posse esse non corpus

itaque

Member
I am quite baffled from this line from Cicero (Acad. Post. 1.11.39):
[Zeno] nullo modo arbitrabatur quidquam effici posse ab ea (natura) quae expers esset corporis -- nec vero aut quod efficeret aut quod efficeretur, posse esse non corpus
I'm trying to translate this literally, and here is my awful result:
Zeno in no way thought that anything was made in potentiality from its nature, a nature which may be lacking body -- but neither what makes nor what is made, [...?]
What are the grammatical cues I'm missing here? And what does one do with "posse esse non corpus"?
 

Pacifica

grammaticissima
Staff member
Also, ea isn't genitive, so it doesn't mean "its".

Esset is in the subjunctive just because it's part of indirect speech (it's the rule for finite verbs that are dependent on indirect speech to be in the subjunctive). It should translate to the English indicative.

I'm not sure why you said "was made in potentiality" rather than "could be made". Your way seems roundabout and not very clear.

So:

[Zeno] nullo modo arbitrabatur quidquam effici posse ab ea (natura) quae expers esset corporis

= rather literally: "Zeno in no way thought that anything could be made by that nature which was lacking a body"

More usually in current English you would say "by a nature that was lacking a body". Or probably, in this context a term like "entity" or "being" would be more usual than "nature".
 

itaque

Member
Thanks all. So, does the following seem correct?

Zeno in no way thought that anything could be created by an incorporeal [being] -- but [rather he thought that] neither what created nor what was created could be incorporeal.

And, let me test my understanding. I noticed that efficere is an infinitive (effici) in the first part of the sentence, and a finite verb (efficeret, efficeretur) in the second part of the sentence. Is the reason for this that, in the first part, efficere is the object of posse, whereas in the second part, esse is the object of posse?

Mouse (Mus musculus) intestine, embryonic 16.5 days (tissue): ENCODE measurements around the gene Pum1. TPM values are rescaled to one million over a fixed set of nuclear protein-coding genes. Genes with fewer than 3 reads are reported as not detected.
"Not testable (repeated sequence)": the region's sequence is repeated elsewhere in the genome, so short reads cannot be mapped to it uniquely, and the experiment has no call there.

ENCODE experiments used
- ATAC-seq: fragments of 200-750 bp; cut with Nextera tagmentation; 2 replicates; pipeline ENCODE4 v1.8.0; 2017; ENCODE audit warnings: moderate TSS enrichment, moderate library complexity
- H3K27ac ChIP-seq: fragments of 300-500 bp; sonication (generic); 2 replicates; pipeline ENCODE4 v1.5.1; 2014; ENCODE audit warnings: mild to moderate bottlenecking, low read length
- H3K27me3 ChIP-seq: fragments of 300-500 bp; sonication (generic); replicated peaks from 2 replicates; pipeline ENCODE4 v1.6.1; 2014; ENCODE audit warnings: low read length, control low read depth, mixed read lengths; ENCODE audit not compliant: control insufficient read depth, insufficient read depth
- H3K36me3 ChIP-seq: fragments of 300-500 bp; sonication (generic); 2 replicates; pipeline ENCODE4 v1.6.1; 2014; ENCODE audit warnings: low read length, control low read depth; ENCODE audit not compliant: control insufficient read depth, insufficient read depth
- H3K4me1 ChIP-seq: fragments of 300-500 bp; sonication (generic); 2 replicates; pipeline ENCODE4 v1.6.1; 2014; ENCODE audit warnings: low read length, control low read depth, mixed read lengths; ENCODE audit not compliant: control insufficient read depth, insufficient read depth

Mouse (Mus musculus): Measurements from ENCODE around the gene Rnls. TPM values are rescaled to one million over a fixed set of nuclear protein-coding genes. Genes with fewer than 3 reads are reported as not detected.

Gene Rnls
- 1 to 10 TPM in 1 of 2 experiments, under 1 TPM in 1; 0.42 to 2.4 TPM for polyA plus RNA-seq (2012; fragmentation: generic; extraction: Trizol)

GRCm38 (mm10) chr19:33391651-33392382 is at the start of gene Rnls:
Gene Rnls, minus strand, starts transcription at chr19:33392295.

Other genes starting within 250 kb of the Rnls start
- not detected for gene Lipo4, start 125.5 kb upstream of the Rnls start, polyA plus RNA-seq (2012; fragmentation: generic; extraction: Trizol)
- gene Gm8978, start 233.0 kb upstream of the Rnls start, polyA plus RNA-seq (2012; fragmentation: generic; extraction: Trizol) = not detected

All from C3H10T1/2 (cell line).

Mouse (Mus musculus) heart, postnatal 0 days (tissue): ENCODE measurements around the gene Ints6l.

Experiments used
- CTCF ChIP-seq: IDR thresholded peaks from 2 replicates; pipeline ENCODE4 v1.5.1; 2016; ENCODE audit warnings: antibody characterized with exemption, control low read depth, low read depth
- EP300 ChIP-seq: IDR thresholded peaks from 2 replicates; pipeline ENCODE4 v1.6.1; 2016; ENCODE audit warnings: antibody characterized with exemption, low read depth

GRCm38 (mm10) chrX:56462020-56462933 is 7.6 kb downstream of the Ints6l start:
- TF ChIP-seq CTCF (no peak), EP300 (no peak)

Pacifica

grammaticissima
Staff member
Thanks all. So, does the following seem correct?

Zeno in no way thought that anything could be created by an incorporeal [being] -- but [rather he thought that] neither what created nor what was created could be incorporeal.
Yes, that's good.
And, let me test my understanding. I noticed that efficere is an infinitive (effici) in the first part of the sentence, and a finite verb (efficeret, efficeretur) in the second part of the sentence. Is the reason for this that, in the first part, efficere is the object of posse, whereas in the second part, esse is the object of posse?
Effici would be in the infinitive in the first part no matter what, even if it was all direct speech, because, as you say, it's the object of posse. But posse itself wouldn't be in the infinitive if it weren't the main verb of an accusative-and-infinitive indirect-speech clause. In the second part, efficeret and efficeretur are in another form than the infinitive because, indeed, they aren't the objects of posse, nor are they main verbs in the indirect speech clause — rather, they're finite verbs in a subordinate clause (in this case specifically a relative clause) dependent on the main (accusative-and-infinitive) indirect-speech clause.
 
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